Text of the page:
Health & Medicine

More Californians got health insurance annually over 4 years. Here’s why the rate stalled

California has seen its rate of uninsured residents drop every year since the state’s affordable care marketplace, Covered California, began offering insurance policies, but 2018 was the exception.

The rate stalled last year at 7.2 percent, according to new data from the U.S. Census Bureau, despite the fact that taxpayers were still subject to the individual mandate penalty on their tax returns. Nationally, the rate of uninsured rose to 8.5 percent from 7.9 percent.

The uninsured rate in California looks high when compared with states such as Massachusetts and Vermont that boast the nation’s lowest uninsured rates at 2.8 percent and 4 percent, but quite low when compared with 17.7 percent in Texas and 14.2 percent in Oklahoma.

The leader of California’s state-based insurance marketplace said the Golden State isn’t as far behind Massachusetts and Vermont as these numbers look. Peter V. Lee said roughly 60 percent of uninsured Californians are immigrants who do not qualify for the federal subsidies offered by Covered California because they are undocumented.

Currently, Lee said, about 3 percent of eligible Californians are uninsured, but Gov. Gavin Newsom and the state Legislature passed new laws this year that offer these people greater incentives to sign up for coverage in 2020.

“We have more individuals that, under the Affordable Care Act, aren’t eligible for Medicaid or federal subsidies,” Lee said, “so the fact that we stayed constant (on the uninsured rate) is not bad news. We always want to do more, and I think we’ve seen Gov. Newsom and the Legislature saying, ‘We don’t want to just protect the Affordable Care Act. We want to build on it and go beyond it.’ ”

The Patient Protection and Affordable Care Act of 2010 gave U.S. residents a number of health insurance protections. It provided that people with pre-existing conditions could not be refused coverage, and it allowed parents to keep their dependent children on their coverage until age 26. It also spelled out subsidies to assist people who could not otherwise afford health insurance.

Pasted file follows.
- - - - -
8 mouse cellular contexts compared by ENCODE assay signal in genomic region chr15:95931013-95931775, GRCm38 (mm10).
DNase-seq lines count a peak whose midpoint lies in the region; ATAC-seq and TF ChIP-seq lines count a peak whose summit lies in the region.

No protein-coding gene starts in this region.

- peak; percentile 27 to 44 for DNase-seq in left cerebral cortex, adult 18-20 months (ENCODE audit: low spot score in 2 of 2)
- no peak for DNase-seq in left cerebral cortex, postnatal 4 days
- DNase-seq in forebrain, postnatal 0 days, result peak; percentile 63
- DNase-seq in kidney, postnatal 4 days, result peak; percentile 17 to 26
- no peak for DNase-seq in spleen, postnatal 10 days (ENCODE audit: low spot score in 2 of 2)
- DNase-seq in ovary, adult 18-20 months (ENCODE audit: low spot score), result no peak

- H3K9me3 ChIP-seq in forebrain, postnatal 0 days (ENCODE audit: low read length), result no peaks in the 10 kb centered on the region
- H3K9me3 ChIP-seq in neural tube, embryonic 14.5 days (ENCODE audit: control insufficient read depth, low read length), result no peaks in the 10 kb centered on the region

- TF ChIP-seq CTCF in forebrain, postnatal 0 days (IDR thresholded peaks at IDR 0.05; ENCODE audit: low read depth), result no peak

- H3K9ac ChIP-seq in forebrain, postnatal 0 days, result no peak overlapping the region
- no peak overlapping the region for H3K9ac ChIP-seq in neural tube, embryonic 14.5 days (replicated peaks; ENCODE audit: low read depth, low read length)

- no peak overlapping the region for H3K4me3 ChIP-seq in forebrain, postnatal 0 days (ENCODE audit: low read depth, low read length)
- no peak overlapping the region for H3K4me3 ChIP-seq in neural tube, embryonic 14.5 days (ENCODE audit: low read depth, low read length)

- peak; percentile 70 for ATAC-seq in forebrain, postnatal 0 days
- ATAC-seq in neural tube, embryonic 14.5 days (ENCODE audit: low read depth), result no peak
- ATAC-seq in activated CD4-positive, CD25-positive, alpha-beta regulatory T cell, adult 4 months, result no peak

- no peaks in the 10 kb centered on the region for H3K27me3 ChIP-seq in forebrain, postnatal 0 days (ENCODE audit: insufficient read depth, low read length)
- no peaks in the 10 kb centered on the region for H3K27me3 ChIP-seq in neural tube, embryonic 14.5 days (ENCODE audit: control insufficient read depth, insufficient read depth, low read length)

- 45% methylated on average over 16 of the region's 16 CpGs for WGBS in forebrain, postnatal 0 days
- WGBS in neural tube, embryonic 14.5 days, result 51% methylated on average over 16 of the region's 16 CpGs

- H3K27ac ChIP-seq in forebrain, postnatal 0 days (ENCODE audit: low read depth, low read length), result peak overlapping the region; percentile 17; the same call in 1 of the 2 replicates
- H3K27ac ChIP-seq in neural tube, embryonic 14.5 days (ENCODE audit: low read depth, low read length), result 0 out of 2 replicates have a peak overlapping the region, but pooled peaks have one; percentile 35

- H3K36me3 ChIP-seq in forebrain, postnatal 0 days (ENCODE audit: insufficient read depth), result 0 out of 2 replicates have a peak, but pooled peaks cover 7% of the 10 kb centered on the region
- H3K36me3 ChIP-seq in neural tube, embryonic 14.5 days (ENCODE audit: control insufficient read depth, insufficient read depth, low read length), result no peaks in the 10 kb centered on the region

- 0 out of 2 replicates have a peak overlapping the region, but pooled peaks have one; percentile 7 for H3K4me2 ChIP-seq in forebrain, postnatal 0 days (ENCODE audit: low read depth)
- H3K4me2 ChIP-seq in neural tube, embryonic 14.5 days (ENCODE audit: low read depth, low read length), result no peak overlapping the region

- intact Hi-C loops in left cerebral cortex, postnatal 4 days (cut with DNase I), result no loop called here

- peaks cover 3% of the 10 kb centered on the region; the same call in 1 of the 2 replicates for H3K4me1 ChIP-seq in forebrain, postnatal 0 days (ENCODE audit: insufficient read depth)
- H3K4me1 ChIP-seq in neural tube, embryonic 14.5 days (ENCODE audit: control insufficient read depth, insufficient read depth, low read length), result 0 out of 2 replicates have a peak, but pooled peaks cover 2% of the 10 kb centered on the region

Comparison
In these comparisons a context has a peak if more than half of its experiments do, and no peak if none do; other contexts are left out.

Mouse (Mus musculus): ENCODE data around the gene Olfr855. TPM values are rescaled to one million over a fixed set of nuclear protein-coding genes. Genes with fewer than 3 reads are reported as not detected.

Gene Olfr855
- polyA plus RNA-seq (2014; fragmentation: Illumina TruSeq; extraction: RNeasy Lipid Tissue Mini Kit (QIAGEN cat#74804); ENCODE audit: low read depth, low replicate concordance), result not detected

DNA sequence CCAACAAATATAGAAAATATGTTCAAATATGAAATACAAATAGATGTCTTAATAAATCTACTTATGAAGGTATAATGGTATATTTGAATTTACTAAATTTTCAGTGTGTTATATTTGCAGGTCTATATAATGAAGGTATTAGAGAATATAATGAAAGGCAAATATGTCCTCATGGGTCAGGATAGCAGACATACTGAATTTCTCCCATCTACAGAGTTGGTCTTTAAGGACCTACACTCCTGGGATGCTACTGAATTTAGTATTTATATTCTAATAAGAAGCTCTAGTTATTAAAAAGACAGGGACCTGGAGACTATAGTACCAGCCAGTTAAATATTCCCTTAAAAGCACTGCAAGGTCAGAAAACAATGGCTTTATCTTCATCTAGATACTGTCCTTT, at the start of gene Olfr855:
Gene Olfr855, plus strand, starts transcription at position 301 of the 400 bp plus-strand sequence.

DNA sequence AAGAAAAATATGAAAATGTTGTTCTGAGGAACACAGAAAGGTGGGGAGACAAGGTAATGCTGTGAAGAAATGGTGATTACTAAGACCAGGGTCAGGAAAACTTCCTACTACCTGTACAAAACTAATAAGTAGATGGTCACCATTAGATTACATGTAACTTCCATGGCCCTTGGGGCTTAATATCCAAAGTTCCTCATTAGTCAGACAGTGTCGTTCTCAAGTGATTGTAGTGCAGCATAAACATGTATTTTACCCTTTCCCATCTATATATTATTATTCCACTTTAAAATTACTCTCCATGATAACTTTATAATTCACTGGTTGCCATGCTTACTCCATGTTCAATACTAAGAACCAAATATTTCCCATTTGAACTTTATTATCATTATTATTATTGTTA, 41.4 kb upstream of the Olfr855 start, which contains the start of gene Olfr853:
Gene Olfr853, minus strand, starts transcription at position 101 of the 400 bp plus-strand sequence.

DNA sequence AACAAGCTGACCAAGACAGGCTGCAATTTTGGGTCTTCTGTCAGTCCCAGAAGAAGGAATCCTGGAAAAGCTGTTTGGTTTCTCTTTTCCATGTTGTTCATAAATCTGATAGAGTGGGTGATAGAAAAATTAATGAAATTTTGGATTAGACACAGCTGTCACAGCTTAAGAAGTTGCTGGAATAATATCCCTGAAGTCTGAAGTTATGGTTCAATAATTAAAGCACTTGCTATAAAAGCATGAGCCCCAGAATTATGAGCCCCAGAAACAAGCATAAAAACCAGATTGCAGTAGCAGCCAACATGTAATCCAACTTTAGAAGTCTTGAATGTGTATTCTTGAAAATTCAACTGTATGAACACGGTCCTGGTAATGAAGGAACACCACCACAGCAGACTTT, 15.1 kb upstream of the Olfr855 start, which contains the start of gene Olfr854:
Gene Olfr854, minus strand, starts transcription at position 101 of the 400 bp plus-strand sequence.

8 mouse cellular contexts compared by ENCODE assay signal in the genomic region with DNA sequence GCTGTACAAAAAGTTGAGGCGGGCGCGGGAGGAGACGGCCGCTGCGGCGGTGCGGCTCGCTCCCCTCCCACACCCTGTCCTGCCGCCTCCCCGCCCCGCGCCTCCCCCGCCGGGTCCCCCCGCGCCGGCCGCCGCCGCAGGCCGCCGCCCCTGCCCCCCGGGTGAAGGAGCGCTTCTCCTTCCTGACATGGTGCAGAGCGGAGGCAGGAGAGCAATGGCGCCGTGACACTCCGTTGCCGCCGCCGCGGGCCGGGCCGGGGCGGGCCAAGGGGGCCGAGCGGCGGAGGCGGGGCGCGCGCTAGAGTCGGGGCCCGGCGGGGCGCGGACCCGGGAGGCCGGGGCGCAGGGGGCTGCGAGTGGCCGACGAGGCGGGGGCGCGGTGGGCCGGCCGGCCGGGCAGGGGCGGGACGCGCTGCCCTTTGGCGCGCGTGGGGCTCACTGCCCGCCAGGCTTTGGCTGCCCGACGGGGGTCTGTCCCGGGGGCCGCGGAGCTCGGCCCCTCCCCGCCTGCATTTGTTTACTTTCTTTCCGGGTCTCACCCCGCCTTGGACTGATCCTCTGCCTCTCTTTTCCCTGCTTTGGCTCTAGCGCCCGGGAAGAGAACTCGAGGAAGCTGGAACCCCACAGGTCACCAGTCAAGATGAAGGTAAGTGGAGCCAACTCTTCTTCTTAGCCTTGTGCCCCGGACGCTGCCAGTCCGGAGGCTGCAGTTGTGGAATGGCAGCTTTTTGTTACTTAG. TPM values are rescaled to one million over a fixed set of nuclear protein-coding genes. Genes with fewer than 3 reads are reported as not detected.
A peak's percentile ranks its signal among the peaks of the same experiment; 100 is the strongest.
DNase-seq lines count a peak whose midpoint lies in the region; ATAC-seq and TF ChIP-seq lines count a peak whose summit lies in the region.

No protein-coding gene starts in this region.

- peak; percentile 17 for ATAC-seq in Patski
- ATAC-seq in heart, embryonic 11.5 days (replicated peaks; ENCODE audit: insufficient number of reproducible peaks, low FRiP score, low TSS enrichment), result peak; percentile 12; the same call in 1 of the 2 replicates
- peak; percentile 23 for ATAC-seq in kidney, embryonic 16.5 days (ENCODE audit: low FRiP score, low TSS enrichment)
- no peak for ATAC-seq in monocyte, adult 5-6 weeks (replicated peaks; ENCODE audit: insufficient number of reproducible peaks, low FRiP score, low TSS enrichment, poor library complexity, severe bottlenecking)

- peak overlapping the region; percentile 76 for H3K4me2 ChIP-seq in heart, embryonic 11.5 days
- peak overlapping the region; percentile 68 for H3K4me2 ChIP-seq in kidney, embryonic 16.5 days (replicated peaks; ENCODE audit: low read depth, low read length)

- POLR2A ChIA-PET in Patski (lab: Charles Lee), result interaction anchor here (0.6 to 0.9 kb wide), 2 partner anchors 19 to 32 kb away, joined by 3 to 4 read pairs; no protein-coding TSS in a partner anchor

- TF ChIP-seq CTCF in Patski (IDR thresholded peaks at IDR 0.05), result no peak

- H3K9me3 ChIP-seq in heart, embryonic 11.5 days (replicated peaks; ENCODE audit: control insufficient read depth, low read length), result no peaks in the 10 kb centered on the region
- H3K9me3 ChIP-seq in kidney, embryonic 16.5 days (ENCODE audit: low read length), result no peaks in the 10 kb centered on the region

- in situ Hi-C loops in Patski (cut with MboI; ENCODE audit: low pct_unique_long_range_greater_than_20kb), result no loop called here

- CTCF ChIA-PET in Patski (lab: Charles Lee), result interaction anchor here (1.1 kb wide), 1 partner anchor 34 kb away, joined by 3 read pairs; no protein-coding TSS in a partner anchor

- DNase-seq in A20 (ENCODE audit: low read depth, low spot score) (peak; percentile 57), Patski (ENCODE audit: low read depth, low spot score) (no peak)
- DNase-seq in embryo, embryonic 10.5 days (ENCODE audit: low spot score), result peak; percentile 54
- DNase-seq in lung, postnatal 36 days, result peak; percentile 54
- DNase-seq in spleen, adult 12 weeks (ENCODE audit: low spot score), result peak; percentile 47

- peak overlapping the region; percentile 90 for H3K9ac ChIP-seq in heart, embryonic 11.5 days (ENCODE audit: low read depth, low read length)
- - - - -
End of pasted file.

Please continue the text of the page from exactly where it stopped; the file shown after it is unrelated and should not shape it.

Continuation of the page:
Under the ACA, often referred to as Obamacare, California has seen bigger drops in uninsured residents than any other state, Lee said, from 17.2 percent in 2013 to 7.2 percent today.

People who have received subsidies have pretty much maintained their health insurance coverage over the last two years, Lee said, referring to an August 2019 report from the Centers for Medicare and Medicaid Services that looked at the individual health insurance market from 2016-2018.

“People who got help stayed in, “Lee said. “What we saw nationally was a very dramatic drop in people with coverage that did not get subsidized. In the period from 2016 to 2018, there was a decrease of 2.3 million people dropping out of coverage that did not get subsidies. That was a 44 percent decline.”

The Trump administration not only put less funding into advertising ACA insurance plans but also refused to reimburse insurers for discounts they were required to offer on deductibles and co-payments. Insurers ended up steeply increasing insurance rates to account for that, and many consumers opted out of insurance because of the prices.

The California market, however, saw greater stability than the nation as a whole because Covered California worked closely with insurers to cover costs and sunk millions of dollars into promoting the benefits of being insured.

“We had a drop of about 17 percent, or 170,000 people, but if the rest of the nation had dropped at only the rate California did, there would be 1.5 million more unsubsidized Americans having insurance in 2018 than there were,” Lee said.

Looking back at enrollment this year, Lee said he wouldn’t be surprised to see a census report next year showing that California saw an uptick in the rate of uninsured. 2019 is the year Washington pulled back on the individual mandate, a tax penalty U.S. citizens paid if they didn’t maintain insurance.

The good news, Lee said, is that the governor and Legislature have turned on a dime to react to that policy shift, so the state should see gains in the number of insured residents in 2020.

Over at the California Budget & Policy Center, research director Scott Graves said he also sees the new measures as key to ensuring that reductions in California’s uninsured rate resume.

“These policies include state subsidies to lower the cost of health insurance purchased in the individual marketplace and a requirement for Californians to have health coverage or pay a state penalty,” Graves stated.

Uninsured Californians end up costing all of us more money, Lee said, because they are showing up in the emergency room and not paying their bills, and when that happens, those costs show up as increased expenses for people with insurance. Also, Lee said, if people are not getting the preventive care they need, it will mean higher-cost services down the road.

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Cathie Anderson covers health care for The Bee. Growing up, her blue-collar parents paid out of pocket for care. She joined The Bee in 2002, with roles including business columnist and features editor. She previously worked at papers including the Dallas Morning News, Detroit News and Austin American-Statesman.